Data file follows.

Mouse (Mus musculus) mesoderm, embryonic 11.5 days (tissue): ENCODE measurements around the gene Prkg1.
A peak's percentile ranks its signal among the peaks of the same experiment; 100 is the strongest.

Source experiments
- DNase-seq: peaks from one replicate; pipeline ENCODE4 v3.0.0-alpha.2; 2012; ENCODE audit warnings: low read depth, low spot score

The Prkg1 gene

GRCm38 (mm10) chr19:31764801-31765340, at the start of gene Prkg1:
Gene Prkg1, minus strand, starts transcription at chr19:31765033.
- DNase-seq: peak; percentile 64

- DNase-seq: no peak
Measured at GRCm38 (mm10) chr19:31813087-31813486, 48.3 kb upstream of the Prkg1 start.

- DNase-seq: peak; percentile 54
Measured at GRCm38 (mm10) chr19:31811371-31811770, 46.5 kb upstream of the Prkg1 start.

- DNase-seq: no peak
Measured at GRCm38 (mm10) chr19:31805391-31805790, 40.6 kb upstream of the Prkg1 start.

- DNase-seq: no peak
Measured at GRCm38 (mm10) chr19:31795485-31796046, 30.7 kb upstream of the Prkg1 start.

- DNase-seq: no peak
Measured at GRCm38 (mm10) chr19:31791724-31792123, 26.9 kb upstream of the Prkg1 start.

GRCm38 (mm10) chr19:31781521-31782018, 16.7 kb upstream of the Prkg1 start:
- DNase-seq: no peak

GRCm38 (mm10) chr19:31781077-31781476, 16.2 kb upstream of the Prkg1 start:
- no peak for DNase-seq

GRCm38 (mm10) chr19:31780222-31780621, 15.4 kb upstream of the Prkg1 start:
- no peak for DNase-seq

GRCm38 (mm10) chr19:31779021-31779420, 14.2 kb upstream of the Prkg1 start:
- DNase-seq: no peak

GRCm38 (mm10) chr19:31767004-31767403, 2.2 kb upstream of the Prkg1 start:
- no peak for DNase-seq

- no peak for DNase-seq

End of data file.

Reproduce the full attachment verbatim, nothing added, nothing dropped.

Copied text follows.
Mouse (Mus musculus) mesoderm, embryonic 11.5 days (tissue): ENCODE measurements around the gene Prkg1.
A peak's percentile ranks its signal among the peaks of the same experiment; 100 is the strongest.

Source experiments
- DNase-seq: peaks from one replicate; pipeline ENCODE4 v3.0.0-alpha.2; 2012; ENCODE audit warnings: low read depth, low spot score

The Prkg1 gene

GRCm38 (mm10) chr19:31764801-31765340, at the start of gene Prkg1:
Gene Prkg1, minus strand, starts transcription at chr19:31765033.
- DNase-seq: peak; percentile 64

- DNase-seq: no peak
Measured at GRCm38 (mm10) chr19:31813087-31813486, 48.3 kb upstream of the Prkg1 start.

- DNase-seq: peak; percentile 54
Measured at GRCm38 (mm10) chr19:31811371-31811770, 46.5 kb upstream of the Prkg1 start.

- DNase-seq: no peak
Measured at GRCm38 (mm10) chr19:31805391-31805790, 40.6 kb upstream of the Prkg1 start.

- DNase-seq: no peak
Measured at GRCm38 (mm10) chr19:31795485-31796046, 30.7 kb upstream of the Prkg1 start.

- DNase-seq: no peak
Measured at GRCm38 (mm10) chr19:31791724-31792123, 26.9 kb upstream of the Prkg1 start.

GRCm38 (mm10) chr19:31781521-31782018, 16.7 kb upstream of the Prkg1 start:
- DNase-seq: no peak

GRCm38 (mm10) chr19:31781077-31781476, 16.2 kb upstream of the Prkg1 start:
- no peak for DNase-seq

GRCm38 (mm10) chr19:31780222-31780621, 15.4 kb upstream of the Prkg1 start:
- no peak for DNase-seq

GRCm38 (mm10) chr19:31779021-31779420, 14.2 kb upstream of the Prkg1 start:
- DNase-seq: no peak

GRCm38 (mm10) chr19:31767004-31767403, 2.2 kb upstream of the Prkg1 start:
- no peak for DNase-seq

- no peak for DNase-seq